Ghost Squad, a hacking group spawned from the Anonymous hacktivist collective, claims it took down the official websites of the Black Lives Matter movement on 29 and 30 April in a protest against actions taken by some of the campaign's supporters.
According to Waqas Amir, a cybersecurity journalist based in Dubai and founder of HackRead, Ghost Squad conducted a series of persistent Distributed Denial of Service (DDoS) attacks against the official websites of the Black Lives Matter movement, beginning on Friday 29 April.
The DDoS attacks caused the web host for blacklifematters.org to completely suspend the domain, while the blacklivesmatter.com domain had its homepage defaced. Then, on 30 April, the Ghost Squad hackers took down the domain of blacklivesmatter.com worldwide again and posted proof on Twitter. Visitors who managed to access the domain received the message: "We're making a few updates and we'll be back shortly!"
Twitter user @_s1ege, one of the Ghost Squad members behind the attack, told HackRead: "We targeted the Black Lives Matter Movement. We have been watching several members of their movement hold racist signs and attack innocent individuals over cultural appropriation while speaking English.
"I, s1ege, started this operation after attacking the KKK [because] I realised the individuals in the Black Lives Matter movement were acting no better – some even promote genocide of the Caucasian race. This will not be tolerated. What angered me and the other members of Ghost Squad was that the leaders also do not speak on this topic. This was not the dream of Martin Luther King Jr, and should not be supported or promoted by any movement. All Lives Matter!"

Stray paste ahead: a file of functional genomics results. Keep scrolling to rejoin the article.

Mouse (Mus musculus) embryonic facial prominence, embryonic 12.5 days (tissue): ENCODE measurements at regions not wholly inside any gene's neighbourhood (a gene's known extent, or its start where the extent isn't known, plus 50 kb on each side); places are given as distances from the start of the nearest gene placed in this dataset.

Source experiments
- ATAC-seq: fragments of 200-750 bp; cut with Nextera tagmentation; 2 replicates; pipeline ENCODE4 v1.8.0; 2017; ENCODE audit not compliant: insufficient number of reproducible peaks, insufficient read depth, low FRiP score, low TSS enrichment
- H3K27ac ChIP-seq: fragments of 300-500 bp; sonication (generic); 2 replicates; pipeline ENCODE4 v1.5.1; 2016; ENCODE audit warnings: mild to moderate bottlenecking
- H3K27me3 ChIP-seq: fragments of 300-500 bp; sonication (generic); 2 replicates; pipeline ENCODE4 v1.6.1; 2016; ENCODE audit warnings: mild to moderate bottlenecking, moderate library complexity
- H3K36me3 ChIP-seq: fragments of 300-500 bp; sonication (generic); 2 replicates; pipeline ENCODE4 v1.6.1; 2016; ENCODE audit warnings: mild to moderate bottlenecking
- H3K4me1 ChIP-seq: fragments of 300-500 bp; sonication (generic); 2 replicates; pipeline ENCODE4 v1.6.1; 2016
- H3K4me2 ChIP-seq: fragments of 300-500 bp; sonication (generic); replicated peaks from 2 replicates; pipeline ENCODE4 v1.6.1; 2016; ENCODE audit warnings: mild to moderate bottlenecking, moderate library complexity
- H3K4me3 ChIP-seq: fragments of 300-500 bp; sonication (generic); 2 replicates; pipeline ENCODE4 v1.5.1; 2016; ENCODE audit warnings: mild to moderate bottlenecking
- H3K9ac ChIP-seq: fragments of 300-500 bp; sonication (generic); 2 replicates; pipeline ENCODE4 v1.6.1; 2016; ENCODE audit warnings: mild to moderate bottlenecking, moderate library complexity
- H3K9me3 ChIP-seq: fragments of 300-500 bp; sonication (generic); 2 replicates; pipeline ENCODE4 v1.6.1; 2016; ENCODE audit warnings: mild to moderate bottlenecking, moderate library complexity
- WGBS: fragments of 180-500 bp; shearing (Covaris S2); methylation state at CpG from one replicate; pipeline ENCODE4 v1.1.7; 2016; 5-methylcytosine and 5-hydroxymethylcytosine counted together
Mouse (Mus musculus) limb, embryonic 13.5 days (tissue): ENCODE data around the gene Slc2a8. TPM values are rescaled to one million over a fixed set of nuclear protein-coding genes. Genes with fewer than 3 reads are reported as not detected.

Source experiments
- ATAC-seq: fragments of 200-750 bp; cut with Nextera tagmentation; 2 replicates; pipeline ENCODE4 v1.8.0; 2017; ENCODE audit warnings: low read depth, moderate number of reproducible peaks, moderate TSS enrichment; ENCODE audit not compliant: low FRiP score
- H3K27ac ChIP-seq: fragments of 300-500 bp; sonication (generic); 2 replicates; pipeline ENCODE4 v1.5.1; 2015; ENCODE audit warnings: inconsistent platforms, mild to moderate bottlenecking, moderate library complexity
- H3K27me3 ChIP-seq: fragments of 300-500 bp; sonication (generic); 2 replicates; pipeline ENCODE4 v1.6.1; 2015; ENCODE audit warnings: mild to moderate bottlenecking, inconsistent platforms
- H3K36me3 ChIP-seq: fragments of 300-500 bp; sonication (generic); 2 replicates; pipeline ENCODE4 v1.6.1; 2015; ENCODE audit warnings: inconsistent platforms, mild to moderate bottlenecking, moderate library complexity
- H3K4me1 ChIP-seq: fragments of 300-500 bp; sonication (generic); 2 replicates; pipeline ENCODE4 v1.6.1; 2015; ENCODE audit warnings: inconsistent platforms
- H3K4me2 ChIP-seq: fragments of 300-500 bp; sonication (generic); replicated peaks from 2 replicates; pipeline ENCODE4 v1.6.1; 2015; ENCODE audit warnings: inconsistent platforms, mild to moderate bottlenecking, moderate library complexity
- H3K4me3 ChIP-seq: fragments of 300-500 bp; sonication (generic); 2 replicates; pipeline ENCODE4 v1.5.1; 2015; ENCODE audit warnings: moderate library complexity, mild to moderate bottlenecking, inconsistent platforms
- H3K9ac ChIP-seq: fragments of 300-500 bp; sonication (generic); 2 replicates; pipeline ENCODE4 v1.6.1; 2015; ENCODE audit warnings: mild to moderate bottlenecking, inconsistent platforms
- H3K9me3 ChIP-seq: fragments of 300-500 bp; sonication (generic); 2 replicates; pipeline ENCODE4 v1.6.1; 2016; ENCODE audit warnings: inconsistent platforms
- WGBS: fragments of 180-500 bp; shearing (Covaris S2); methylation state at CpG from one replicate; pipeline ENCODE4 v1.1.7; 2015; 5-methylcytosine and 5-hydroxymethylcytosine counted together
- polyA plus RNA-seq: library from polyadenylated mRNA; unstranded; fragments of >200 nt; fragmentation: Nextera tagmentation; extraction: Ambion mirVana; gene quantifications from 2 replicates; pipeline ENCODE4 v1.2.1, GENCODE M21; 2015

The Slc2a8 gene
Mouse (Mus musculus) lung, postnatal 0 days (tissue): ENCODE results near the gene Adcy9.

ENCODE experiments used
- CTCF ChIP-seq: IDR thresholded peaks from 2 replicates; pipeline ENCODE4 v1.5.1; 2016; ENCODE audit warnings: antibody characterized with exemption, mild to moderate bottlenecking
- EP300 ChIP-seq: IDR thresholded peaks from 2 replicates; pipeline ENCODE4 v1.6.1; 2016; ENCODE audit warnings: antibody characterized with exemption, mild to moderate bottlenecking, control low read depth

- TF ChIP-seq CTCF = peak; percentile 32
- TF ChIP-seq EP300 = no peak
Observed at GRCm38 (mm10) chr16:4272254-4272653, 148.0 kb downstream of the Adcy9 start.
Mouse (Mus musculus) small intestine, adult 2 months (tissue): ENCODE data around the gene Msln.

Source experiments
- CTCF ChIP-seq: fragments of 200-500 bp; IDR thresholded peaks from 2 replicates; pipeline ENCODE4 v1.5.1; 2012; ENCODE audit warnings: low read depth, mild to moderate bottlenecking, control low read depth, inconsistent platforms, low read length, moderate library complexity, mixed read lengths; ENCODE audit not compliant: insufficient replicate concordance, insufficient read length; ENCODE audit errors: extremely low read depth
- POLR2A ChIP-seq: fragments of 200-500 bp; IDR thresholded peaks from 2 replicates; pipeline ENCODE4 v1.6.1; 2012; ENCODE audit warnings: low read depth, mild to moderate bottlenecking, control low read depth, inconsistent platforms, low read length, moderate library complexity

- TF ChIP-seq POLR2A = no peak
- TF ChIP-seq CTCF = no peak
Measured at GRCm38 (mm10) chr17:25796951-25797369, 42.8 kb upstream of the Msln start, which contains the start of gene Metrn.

The debate around Black Lives Matter
The Black Lives Matter movement was formed in the US in 2013 in response to public outrage over the acquittal of George Zimmerman, who was accused of second-degree murder over the shooting of African-American teenager Trayvon Martin. The movement gained even more momentum following the deaths of two more African Americans,Michael Brown and Eric Garner, spawning widespread protests and riots in Ferguson and New York.
The movement's aim is to address and highlight racial profiling and racial inequality in the US. There are now over 23 chapters of the movement across the US, Canada and Ghana.
However, some people in the US have responded to the Black Lives Matter movement by countering it with the phrase "#AllLivesMatter" on Twitter and offline, because they claim that all lives are equally at risk. This view has been heavily criticised by many in the media.
The phrase was used by supporters of Donald Trump to challenge black protesters at a Trump rally in Alabama in November 2015. In February 2016, Facebook CEO Mark Zuckerberg was forced to send out an internal memo rebuking his employees after some individuals crossed out handwritten "Black Lives Matter" phrases written on company walls and replaced them with "All Lives Matter".
The Anonymous hacking collective is large and often disorganised, but one of the group's main aims in recent years has been to fight against racism. In November 2015, the hacking collective made good on its threats and released a full list of names, aliases and social media profiles for 1,000 people alleged to be Ku Klux Klan (KKK) sympathisers. On 25 April, Ghost Squad took the official KKK website down with a DDoS attack.